How perfection led to failure.
By Mimi Swartz
Riding shotgun in a mammoth Suburban barreling from Port Arthur to Beaumont, the Democratic nominee for governor of Texas is putting on her face. Balancing a compact on one knee, splaying a lipstick between two taut fingers like a smokeless stogie, Ann Richards retouches while she gets the drill from her entourage—two trial lawyers, a football coach, her son Dan, a press aide. It is late afternoon, and she is heading for a meeting with black supporters. “He’ll be the biggest contributor there?” she asks of one name on the invitation list, as she fixes a line under her eyes. “Do you know what he does for a living?” she asks of another, sketching in her mouth with a red pencil.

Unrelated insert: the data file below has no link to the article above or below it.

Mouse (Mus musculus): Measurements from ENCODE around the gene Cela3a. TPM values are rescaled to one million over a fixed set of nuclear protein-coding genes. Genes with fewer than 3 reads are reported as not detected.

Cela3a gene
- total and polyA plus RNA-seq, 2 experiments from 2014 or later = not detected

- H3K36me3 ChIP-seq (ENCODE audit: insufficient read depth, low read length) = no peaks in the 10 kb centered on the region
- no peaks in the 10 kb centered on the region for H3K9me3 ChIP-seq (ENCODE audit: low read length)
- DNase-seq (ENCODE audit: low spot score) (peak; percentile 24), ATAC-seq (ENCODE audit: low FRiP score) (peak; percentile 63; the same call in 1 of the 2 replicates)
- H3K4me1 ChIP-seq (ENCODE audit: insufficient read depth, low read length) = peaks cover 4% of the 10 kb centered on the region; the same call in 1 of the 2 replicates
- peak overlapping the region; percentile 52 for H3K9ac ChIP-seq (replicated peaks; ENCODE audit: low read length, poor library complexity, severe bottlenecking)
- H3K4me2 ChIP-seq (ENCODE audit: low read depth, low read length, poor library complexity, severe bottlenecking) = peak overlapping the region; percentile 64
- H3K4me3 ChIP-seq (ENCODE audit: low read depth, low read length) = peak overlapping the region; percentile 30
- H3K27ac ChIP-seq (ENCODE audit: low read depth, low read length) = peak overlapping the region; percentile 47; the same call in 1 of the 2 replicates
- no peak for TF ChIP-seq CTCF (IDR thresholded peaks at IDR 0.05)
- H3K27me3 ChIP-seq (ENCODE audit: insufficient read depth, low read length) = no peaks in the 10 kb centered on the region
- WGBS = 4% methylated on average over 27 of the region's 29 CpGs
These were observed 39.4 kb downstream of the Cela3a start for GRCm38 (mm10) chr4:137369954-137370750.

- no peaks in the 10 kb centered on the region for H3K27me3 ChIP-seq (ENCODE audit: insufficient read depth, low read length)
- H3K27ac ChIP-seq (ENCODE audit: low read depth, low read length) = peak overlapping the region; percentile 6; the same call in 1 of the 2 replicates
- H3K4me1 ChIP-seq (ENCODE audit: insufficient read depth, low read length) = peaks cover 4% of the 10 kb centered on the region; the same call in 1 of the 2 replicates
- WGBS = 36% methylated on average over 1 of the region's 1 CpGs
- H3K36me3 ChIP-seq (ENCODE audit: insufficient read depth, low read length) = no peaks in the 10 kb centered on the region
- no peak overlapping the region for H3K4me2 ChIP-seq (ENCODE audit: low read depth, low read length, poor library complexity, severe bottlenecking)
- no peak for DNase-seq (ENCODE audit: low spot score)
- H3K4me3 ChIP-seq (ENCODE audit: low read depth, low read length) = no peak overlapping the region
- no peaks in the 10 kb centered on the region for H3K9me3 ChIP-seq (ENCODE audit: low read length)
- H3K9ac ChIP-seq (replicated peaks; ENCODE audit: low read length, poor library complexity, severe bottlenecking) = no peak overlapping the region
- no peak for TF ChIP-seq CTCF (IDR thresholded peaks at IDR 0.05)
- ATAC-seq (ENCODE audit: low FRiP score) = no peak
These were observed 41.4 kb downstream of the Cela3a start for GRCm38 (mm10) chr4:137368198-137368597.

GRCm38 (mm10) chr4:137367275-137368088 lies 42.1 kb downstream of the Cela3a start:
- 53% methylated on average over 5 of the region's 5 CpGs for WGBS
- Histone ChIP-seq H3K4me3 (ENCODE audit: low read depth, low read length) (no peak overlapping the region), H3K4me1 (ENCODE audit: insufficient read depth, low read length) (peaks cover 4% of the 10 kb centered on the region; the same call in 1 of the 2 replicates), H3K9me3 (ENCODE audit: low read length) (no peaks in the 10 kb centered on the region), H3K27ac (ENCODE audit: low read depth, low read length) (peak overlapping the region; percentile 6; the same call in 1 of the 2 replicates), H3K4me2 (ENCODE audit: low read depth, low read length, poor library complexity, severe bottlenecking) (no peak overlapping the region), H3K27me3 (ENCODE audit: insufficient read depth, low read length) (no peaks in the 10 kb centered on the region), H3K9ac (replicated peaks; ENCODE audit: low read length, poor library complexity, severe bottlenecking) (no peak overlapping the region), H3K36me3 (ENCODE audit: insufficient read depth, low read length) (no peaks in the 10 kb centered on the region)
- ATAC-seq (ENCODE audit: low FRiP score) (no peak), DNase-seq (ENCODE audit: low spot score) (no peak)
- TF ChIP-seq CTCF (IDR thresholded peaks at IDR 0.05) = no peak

Onward to the past.
By Jan Jarboe
Ten thousand feet above the state he wants to govern, Clayton Williams suddenly bursts into tears. A moment before, I had asked him if it is true, as I had heard, that he cries every time he hears “The Aggie War Hymn.” The answer is swift and anatomical: The mere mention of the War Hymn triggers a fountain of tears. Here sits the Republican nominee for governor—the very man who is traveling around Texas representing himself as the last true cowboy—crouched on the edge of his cushy airplane seat, with his craggy face so wet with tears that it glistens in the bright August light.